By Jaclyn Allen, 2023 PreserveWA Fellow

PreserveWA Fellows are students and young professionals who attend our annual Main Street and preservation conference and then write an article about what they learned as an attendee (or other relevant topic). Look out for articles from our 2023 Fellows in this year’s issues of This Place.

Diagram Key, courtesy of Jaclyn Allen.

In October 2023, I had the opportunity to attend the RevitalizeWA conference as a PreserveWA Fellow. The conference was an incredible experience, expanding my knowledge on historic preservation, revitalizing Main Streets, and connecting with people from all different fields, with lectures and events hosted across downtown Vancouver. As a master’s student studying architecture at Washington State University, I was surprised by the relevance and intersection that historic preservation has with so many challenges our society faces today. I attended lectures on preservation and its role in gentrification, climate change, racism, and affordable housing.

In school, we frequently discuss our role as architects in combating climate change through sustainable design. I am excited by the opportunity to combine my passion for historic preservation and sustainable design into my future projects. To reflect on my experience at the conference, I compiled this article detailing recent projects in Seattle that both preserve buildings’ historical architecture and reduce projects’ potential carbon footprint by retaining existing structures and utilizing more efficient building systems.

King Street Station

Improvements undertaken in the restoration of King Street Station. Diagram courtesy of Jaclyn Allen, with materials provided by ZGF Architects.

King Street Station has served as a connective hub in Seattle for more than 100 years. Built in 1906 as a gateway into the city, it has been the first impression of Seattle for millions of passengers over the years. In 2008, the city purchased the building for $10 and began the process of a $56 million restoration. The project, led by ZGF Architects, aimed to restore the historic station while also increasing sustainability, enhancing safety, and fortifying its structural resilience. The interior underwent an extensive restoration, including highly detailed plaster ceilings and walls, mosaic tile floors, and the renewal of the white marble wainscotting. ZGF also prioritized sustainability, achieving LEED Platinum Certification. In the end, they restored the historic King Street Station to its former glory and improved the building’s energy efficiency by 68%.

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The Polson and Western Buildings

Improvements undertaken in the restoration of the Polson and Western Buildings. Diagram courtesy of Jaclyn Allen, with materials provided by Miller Hull.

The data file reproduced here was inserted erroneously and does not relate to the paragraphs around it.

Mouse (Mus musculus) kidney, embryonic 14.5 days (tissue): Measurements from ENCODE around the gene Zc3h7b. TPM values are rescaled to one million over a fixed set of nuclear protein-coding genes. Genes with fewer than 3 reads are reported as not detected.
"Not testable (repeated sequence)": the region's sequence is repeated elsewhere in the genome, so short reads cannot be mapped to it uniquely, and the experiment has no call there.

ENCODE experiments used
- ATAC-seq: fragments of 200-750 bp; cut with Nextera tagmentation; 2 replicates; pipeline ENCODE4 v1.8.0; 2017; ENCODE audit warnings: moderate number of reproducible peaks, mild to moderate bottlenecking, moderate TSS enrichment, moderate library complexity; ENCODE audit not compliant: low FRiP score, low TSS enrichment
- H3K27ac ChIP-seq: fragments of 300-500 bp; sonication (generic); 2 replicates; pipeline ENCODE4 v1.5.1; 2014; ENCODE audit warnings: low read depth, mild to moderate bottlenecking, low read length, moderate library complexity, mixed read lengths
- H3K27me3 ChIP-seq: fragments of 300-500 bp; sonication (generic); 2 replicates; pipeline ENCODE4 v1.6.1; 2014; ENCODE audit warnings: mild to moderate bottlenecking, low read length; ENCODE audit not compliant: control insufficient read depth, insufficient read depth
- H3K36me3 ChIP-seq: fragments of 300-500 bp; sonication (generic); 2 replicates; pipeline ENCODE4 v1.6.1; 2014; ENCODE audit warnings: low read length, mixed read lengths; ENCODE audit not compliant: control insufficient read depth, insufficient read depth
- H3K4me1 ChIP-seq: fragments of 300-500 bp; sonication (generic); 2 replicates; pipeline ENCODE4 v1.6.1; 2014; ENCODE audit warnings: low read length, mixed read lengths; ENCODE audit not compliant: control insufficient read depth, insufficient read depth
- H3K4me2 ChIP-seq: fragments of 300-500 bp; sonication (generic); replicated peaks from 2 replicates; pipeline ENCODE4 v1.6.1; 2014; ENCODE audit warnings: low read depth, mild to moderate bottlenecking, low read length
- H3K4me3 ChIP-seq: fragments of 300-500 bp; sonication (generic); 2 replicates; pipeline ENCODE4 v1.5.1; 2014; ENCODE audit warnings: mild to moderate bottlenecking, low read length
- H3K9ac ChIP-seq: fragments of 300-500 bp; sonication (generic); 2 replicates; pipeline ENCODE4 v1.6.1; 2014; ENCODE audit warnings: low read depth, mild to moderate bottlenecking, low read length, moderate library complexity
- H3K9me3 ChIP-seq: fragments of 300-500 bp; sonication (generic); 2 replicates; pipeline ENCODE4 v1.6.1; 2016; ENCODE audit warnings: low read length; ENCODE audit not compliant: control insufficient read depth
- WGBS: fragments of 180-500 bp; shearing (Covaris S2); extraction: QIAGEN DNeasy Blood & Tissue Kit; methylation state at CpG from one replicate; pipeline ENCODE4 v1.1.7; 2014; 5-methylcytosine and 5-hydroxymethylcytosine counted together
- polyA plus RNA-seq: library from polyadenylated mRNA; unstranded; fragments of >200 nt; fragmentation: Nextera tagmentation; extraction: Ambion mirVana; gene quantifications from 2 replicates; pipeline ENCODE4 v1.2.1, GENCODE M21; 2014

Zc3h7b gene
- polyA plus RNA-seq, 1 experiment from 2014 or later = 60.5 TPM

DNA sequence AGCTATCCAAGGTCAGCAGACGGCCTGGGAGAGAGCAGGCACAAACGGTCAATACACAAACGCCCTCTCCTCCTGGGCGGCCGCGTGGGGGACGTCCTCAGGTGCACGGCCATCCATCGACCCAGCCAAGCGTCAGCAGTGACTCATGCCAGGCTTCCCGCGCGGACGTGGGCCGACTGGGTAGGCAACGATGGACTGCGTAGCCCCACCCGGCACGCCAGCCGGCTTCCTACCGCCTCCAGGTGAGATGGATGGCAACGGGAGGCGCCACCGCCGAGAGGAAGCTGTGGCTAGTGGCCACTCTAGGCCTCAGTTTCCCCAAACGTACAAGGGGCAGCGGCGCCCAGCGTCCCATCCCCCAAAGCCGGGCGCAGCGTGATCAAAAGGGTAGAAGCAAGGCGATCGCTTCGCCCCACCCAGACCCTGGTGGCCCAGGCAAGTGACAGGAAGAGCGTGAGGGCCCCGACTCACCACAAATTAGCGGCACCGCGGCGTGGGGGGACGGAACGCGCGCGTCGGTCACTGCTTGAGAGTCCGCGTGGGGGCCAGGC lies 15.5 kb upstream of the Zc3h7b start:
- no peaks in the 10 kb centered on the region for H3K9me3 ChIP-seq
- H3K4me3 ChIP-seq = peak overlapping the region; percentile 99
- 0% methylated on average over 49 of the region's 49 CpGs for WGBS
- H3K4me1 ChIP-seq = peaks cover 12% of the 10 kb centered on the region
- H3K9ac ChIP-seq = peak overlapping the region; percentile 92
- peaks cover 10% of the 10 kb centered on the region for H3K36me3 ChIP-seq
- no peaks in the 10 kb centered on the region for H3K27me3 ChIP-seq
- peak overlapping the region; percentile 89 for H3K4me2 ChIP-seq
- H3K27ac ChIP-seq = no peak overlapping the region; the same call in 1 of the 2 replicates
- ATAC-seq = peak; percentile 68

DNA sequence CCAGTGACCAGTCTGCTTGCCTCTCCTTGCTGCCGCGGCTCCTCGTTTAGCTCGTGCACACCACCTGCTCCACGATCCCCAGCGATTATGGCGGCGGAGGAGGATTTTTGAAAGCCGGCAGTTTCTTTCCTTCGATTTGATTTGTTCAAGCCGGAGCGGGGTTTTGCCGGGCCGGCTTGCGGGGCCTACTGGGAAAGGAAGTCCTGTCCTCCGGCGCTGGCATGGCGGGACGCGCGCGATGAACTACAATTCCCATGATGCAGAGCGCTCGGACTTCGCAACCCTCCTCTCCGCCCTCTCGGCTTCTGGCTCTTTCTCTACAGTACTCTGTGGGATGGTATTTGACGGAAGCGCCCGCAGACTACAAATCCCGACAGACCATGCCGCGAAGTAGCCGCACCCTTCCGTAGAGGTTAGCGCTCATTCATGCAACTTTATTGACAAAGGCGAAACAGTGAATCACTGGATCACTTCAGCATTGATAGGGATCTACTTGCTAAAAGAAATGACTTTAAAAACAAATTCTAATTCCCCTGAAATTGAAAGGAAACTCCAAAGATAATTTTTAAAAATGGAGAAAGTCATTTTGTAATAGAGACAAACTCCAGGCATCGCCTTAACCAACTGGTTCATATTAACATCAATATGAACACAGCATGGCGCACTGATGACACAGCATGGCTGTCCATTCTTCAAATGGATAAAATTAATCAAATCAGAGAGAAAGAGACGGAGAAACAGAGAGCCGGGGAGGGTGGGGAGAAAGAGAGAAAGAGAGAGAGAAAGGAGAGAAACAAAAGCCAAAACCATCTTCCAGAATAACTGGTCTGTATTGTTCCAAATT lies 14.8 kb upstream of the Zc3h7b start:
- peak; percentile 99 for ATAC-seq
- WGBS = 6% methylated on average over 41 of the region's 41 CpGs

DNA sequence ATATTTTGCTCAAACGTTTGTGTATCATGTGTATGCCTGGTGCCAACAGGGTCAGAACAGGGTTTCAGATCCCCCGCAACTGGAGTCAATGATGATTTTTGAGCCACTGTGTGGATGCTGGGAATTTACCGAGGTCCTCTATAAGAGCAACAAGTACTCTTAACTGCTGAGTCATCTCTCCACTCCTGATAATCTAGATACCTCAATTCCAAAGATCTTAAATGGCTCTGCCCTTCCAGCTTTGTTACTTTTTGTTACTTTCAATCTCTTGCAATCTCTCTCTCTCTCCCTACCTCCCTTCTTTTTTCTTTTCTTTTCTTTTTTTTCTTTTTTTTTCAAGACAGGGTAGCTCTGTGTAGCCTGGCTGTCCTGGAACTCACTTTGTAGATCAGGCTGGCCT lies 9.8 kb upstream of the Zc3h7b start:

In 2023, the City of Seattle sought ideas for office-to-residential conversions to repurpose vacant spaces throughout the city and to address the housing crisis. The pandemic and transition to hybrid work had left many buildings unoccupied, while the need for housing continued to soar. Miller Hull proposed an innovative idea to transform abandoned warehouses into mixed-use residential buildings, with a scalable approach that can be applied throughout the city. Miller Hull’s case study is centered around the Polson and Western Buildings, both constructed in 1910. The proposal includes converting the warehouses’ timber structural bays into individual units, allowing for dense workforce housing. Furthermore, the center of the buildings will be exposed to create a large interior courtyard, thereby celebrating the buildings’ structure and increasing daylight for residents. The project aims to achieve net zero energy and lower total embodied carbon through the intentional reuse of the historic warehouses.

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The Metropole

Improvements undertaken in the restoration of The Metropole. Diagram courtesy of Jaclyn Allen, with materials provided by BuildingWork.

The Metropole is a complex of two historic buildings located in the heart of Pioneer Square in Seattle. Constructed in 1892, early records show that the buildings served several uses over the years—including stints as a drugstore, cafe, cocktail lounge, restaurant, and hotel. Soon the building will serve a new purpose as a center for social justice and equity. BuildingWork intends to reorganize the interior to include coworking, meeting, and event spaces, along with a childcare center and a large kitchen for nonprofit organizations that support communities of color. Along with the focus on social justice and equity, this project is also designed to meet the standards of LEED Platinum Certification, Salmon-Safe Certification, the Seattle 2030 District, and elements of the Living Building challenge—establishing The Metropole as a project that will lead as an example of thoughtful historic preservation, impactful adaptive reuse, and progressive sustainable design.

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